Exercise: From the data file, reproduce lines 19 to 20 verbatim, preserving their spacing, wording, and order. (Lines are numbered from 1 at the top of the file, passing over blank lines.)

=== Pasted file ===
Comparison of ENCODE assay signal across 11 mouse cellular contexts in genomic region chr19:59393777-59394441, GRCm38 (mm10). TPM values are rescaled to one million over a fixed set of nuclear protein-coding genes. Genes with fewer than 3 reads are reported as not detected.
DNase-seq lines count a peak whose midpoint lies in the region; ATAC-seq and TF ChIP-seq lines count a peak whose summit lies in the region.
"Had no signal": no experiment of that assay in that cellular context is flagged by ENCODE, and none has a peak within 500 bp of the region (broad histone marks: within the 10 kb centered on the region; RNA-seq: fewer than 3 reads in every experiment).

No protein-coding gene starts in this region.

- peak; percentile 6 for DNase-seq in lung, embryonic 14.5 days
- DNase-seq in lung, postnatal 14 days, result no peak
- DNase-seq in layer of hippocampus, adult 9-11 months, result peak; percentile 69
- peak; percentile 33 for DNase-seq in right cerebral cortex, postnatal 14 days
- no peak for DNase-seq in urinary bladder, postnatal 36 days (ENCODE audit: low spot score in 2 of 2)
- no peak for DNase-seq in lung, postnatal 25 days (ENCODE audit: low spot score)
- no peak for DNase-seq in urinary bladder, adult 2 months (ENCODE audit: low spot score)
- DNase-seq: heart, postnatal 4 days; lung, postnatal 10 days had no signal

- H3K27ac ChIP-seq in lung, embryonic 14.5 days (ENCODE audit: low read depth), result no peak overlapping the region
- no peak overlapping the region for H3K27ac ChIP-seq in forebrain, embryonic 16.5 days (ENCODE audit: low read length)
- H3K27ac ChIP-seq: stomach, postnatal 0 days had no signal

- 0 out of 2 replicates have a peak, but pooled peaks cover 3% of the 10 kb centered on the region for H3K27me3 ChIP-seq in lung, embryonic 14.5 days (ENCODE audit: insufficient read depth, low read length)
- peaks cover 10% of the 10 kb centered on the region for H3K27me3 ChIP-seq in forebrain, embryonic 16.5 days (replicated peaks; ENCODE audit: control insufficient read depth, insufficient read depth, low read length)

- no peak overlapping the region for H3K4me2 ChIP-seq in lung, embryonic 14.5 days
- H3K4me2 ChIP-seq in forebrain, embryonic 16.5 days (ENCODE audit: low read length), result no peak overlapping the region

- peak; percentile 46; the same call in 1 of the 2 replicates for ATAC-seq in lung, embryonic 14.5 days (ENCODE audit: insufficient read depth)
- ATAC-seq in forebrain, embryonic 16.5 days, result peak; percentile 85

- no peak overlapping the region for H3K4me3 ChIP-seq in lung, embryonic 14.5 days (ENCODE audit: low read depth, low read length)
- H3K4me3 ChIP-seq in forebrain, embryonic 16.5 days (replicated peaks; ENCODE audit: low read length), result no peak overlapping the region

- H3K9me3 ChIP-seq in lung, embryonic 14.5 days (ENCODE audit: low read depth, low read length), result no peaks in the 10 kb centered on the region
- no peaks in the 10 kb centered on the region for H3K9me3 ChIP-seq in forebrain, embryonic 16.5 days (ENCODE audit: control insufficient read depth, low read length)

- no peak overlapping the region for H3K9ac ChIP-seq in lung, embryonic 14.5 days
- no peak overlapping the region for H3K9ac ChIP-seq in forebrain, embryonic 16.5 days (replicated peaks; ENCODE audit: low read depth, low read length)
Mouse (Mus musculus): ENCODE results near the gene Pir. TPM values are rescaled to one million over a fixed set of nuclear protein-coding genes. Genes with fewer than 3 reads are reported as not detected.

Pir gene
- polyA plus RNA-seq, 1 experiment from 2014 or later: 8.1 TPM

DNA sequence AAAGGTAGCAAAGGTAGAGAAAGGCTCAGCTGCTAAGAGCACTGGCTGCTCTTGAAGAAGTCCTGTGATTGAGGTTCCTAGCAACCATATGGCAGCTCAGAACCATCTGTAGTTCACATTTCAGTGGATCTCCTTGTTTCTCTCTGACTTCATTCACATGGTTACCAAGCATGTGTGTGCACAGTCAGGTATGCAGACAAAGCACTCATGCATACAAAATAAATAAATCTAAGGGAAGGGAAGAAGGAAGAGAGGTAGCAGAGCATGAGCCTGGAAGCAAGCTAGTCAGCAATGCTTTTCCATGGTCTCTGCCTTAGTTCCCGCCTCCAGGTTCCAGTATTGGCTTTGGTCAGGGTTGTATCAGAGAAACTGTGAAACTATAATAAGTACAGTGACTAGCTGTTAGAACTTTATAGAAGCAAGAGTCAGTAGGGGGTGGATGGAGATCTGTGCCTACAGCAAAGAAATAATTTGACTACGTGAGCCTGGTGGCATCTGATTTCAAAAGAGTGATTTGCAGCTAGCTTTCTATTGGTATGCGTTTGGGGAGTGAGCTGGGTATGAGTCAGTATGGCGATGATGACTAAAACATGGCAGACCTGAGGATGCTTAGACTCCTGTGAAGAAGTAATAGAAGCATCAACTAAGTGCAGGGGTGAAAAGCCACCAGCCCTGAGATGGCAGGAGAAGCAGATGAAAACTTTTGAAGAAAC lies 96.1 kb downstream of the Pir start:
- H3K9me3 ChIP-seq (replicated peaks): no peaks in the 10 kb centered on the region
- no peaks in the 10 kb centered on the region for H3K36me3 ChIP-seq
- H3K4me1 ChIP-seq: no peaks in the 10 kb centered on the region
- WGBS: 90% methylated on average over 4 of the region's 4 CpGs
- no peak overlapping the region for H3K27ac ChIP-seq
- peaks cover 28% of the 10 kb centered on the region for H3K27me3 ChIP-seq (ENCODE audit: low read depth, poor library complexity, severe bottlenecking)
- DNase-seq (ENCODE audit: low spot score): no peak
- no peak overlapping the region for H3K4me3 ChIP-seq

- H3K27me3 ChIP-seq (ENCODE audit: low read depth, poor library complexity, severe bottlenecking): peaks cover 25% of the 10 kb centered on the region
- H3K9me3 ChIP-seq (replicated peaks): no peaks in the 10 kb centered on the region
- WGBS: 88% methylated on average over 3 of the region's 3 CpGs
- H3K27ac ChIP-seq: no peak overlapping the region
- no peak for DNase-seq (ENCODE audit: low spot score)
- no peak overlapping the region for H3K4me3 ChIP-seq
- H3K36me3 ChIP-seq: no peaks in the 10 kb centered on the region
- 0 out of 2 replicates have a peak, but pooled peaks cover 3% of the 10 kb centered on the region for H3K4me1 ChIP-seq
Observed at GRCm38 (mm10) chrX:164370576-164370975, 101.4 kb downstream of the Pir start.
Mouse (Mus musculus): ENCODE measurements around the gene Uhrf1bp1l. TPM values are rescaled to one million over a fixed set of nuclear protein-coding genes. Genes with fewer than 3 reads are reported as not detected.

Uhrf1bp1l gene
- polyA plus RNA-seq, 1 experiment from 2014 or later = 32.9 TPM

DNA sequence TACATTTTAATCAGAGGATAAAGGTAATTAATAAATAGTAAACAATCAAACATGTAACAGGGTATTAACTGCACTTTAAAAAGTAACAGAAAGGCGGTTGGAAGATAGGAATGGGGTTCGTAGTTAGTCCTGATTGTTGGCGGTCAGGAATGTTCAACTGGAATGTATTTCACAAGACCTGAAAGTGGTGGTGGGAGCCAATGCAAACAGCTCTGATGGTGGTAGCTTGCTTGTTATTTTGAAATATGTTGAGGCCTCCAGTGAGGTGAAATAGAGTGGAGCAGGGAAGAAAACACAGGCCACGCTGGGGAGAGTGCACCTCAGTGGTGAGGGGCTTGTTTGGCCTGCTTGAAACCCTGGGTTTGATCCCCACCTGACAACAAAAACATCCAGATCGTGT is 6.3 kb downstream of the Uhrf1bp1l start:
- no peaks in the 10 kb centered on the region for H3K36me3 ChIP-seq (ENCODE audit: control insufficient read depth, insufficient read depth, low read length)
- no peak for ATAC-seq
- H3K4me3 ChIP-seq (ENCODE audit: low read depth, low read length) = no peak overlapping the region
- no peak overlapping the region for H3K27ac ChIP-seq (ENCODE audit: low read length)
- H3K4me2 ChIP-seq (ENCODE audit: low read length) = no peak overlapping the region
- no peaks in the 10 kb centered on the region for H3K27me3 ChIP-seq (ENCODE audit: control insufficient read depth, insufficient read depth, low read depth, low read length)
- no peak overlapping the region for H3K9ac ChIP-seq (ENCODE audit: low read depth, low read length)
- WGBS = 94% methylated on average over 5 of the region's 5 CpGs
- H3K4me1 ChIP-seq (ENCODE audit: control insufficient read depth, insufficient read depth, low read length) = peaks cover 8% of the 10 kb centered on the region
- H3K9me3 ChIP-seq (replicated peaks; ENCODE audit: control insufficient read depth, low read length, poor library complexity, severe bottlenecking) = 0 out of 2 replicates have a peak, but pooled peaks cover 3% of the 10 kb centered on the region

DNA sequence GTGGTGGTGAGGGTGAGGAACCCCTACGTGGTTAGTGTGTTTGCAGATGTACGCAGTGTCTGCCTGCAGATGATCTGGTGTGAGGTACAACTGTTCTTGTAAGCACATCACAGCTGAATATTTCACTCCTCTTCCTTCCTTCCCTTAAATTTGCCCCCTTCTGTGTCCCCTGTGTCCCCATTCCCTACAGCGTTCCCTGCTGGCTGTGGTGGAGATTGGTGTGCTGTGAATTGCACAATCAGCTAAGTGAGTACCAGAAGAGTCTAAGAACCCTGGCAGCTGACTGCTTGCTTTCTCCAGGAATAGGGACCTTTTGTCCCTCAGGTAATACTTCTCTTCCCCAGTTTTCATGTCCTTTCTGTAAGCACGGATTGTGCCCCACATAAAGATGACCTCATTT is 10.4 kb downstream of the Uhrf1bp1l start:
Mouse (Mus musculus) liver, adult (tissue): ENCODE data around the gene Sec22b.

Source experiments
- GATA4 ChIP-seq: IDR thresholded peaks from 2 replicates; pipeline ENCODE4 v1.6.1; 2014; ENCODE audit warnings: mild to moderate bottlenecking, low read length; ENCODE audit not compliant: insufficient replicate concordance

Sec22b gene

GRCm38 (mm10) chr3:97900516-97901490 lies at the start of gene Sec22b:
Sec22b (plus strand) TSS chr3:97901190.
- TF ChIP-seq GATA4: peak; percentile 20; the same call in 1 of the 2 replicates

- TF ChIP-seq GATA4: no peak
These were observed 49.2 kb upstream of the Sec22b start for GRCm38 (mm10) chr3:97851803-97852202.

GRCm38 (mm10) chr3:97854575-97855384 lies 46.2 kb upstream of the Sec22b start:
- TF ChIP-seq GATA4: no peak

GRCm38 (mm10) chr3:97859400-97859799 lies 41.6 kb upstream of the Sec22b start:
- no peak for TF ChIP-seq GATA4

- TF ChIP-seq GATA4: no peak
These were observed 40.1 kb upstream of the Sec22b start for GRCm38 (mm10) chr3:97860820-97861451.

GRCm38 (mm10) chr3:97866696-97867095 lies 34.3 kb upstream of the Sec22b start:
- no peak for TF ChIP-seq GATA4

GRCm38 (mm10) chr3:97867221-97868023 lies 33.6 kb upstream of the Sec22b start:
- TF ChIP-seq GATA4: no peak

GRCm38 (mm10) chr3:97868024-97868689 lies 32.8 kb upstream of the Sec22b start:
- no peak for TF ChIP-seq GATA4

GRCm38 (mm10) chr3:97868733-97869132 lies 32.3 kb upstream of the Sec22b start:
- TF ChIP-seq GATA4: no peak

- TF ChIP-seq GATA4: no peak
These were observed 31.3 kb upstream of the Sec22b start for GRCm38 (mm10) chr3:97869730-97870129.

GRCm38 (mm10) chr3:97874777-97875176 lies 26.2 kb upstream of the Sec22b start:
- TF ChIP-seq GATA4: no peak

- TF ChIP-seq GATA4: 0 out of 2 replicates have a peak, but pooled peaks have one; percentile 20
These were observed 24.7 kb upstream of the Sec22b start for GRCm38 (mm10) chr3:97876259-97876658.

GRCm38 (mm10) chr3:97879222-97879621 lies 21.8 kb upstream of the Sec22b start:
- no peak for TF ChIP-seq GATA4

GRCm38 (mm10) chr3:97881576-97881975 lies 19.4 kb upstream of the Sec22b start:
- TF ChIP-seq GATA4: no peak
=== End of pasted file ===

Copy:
- H3K4me2 ChIP-seq in forebrain, embryonic 16.5 days (ENCODE audit: low read length), result no peak overlapping the region

- peak; percentile 46; the same call in 1 of the 2 replicates for ATAC-seq in lung, embryonic 14.5 days (ENCODE audit: insufficient read depth)